The UK has slipped from sixth to ninth place in the 2014 Global Entrepreneurship and Development Index (GEDI).
The researchers behind the GEDI study suggest that attitudes and entrepreneurial aspirations in the UK are holding back UK entrepreneurial performance. They found that while UK entrepreneurial activity is innovative and enjoys strong cultural support, its full potential may be held back by negative attitudes and a lack of ambition, relative to leading entrepreneurial economies.
The researchers found that the overall UK performance in entrepreneurship is world class. However, the different elements making up entrepreneurship in the UK – such as ability, attitudes and ambition – are not as well balanced as in the very leading entrepreneurial economies such as the US, which ranked first in the Index, and Australia, which ranked second.
Professor Zoltan Acs, LSE Professor of Practice in Entrepreneurial Development and co-author of the study said: “The UK ranks a solid 9th in the world and 6th in europe on the 2014 GEDI. This strong performance is supported by a competitive environment, a high level of human capital and a strong tech sector. The UK ranks higher on entrepreneurship then on global competitiveness or economic freedom globally. While it does better on gender equality then the european average it could do much better in this area. Most of this could be improved by increasing spending on entrepreneurship education.”
In the study of the UK and 119 other countries across the world, the team analysed data from more than 3,000 highly skilled individuals with business ideas, alongside data describing how well each country supports entrepreneurial activity. The researchers found that while entrepreneurial activity is innovative in the UK, Britons were less likely to choose entrepreneurship as a career path because they had a wealth of employment options available to them. This made them reluctant to leave secure, well paid jobs for the uncertainty of starting up a business.
This is in comparison to countries such as the US and Australia, where highly skilled individuals with innovative ideas are more likely to set up businesses despite the risks. In these countries, innovative entrepreneurs also show ambition to grow their businesses and they are supported by more positive attitudes than in the UK. The high valuation of entrepreneurship means that highly skilled individuals are more likely to set up growth-oriented, high-quality businesses. The researchers say this type of ‘can-do’ environment provides a platform for aspiring entrepreneurs to develop a bigger network of contacts who can provide support, in the form of advice or even financial backing.
The study was carried out by researchers from Imperial College Business School in association with George Mason University, the London School of Economics and Political Science and the University of Pécs.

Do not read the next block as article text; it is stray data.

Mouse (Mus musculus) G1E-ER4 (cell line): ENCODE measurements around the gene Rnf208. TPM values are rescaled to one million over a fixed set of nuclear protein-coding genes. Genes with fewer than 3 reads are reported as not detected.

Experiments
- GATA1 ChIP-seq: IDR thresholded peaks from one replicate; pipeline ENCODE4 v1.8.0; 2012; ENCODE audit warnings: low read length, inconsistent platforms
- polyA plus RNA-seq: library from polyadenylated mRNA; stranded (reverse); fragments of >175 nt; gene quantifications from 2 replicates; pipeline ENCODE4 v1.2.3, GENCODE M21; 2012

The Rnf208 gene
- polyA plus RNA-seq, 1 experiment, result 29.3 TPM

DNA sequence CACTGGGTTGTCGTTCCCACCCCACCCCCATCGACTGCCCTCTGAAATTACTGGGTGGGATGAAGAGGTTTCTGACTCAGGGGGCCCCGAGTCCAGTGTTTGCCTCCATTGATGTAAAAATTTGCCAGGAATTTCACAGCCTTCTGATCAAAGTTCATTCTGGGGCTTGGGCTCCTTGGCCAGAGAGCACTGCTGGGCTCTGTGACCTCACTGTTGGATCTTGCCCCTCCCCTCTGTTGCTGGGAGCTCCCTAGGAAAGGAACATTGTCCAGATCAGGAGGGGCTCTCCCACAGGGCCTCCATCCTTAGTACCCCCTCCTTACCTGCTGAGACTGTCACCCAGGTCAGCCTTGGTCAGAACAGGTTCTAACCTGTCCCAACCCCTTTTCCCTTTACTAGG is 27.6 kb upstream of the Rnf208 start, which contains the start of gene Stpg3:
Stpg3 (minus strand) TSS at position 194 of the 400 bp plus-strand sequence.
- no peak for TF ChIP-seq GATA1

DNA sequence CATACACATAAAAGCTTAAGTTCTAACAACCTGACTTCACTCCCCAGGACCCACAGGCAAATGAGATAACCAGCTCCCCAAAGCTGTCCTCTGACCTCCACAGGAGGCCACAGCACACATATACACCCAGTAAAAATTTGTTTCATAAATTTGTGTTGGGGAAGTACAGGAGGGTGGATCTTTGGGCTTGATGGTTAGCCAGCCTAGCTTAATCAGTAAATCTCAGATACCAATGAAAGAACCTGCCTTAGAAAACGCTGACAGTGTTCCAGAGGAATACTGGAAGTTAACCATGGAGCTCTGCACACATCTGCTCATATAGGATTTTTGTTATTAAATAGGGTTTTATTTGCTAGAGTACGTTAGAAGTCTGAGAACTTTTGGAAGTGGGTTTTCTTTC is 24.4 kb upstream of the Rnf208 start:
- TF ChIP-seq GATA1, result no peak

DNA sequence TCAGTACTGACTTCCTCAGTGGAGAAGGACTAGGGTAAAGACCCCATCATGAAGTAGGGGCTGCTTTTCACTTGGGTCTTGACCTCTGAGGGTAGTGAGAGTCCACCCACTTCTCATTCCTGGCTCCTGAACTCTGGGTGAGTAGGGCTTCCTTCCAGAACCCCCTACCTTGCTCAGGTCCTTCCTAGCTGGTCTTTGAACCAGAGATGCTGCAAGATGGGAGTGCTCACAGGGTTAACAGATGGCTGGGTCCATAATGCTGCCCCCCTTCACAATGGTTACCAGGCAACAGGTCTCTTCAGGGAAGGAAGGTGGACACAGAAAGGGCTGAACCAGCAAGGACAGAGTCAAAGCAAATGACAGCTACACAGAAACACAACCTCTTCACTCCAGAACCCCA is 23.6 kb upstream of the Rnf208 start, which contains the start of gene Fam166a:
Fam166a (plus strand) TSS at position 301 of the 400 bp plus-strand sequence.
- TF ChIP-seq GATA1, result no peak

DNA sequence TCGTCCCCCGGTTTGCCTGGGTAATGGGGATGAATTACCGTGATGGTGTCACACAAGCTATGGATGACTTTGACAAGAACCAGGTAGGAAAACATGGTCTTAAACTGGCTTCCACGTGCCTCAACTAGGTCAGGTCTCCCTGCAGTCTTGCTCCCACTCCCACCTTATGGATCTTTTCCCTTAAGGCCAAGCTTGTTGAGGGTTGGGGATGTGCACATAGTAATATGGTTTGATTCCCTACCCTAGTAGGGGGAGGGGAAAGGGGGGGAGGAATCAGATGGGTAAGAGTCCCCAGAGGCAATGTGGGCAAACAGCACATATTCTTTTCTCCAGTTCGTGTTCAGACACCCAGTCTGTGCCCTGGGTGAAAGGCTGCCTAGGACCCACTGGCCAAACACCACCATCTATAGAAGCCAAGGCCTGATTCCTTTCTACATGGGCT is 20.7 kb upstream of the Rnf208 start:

Professor Erkko Autio, co-author of the study from Imperial College Business School, said: “Although the UK is a world-leading entrepreneurial economy, our study shows that a relative lack of ambition and positive attitudes may hold the UK back from realising its full entrepreneurial potential.
“Enterprising people who are highly skilled should be encouraged to see setting up their own business as an exciting alternative to full-time employment. However, our report shows that many still crave the security of full-time employment.
“Entrepreneurship creates social benefits that extend beyond the individual, such as job creation, increasing competition and enhanced economic dynamism. Our report pinpoints areas that the government can focus on to help aspiring entrepreneurs make the leap from the safety of a well-paid job into what they may feel is riskier territory.”
This year’s GEDI index, now in its fourth edition, identifies the strengths and weaknesses of the economies of 120 countries and compares their entrepreneurial characteristics. The Index compared the experience of male and female entrepreneurs for the first time, to reflect the increasing participation and importance of women in entrepreneurship around the world.
The researchers found that the UK has fewer female entrepreneurs, relative to males, than many other countries such as Germany, the USA and Australia. They suggest that increasing female entrepreneurship could improve the UK’s performance.
The researchers also found that UK entrepreneurs are strong in innovation. The UK ranks first in Europe and third overall, for its level of start-up activity in the medium and high technology sectors. In recent years, the Government has been fostering technology clusters such as ‘silicon roundabout’ in Shoreditch, London. These clusters have given entrepreneurs access to high quality training and development to help them grow their businesses. These companies are also doing better because they are providing niche products and services that are not currently offered by other businesses.
Another trend that emerged from the survey was that UK entrepreneurs were less inclined to grow their business globally or employ large numbers of people. This resulted in a lower ranking for the UK in the “aspiration” category, coming ninth in Europe and fifteenth globally.
Britain could also improve the way highly skilled people viewed entrepreneurship, coming eleventh in Europe in this regard. UK also ranks lower than the US in entrepreneurial networking, meaning that gaining mentoring support and learning from the experiences of others is relatively more difficult here.
The authors suggest that GEDI could be used by UK Government policymakers to develop more targeted strategies that enhance the conditions that will allow for more entrepreneurial activities in the UK economy.
Posted 9 April 2014
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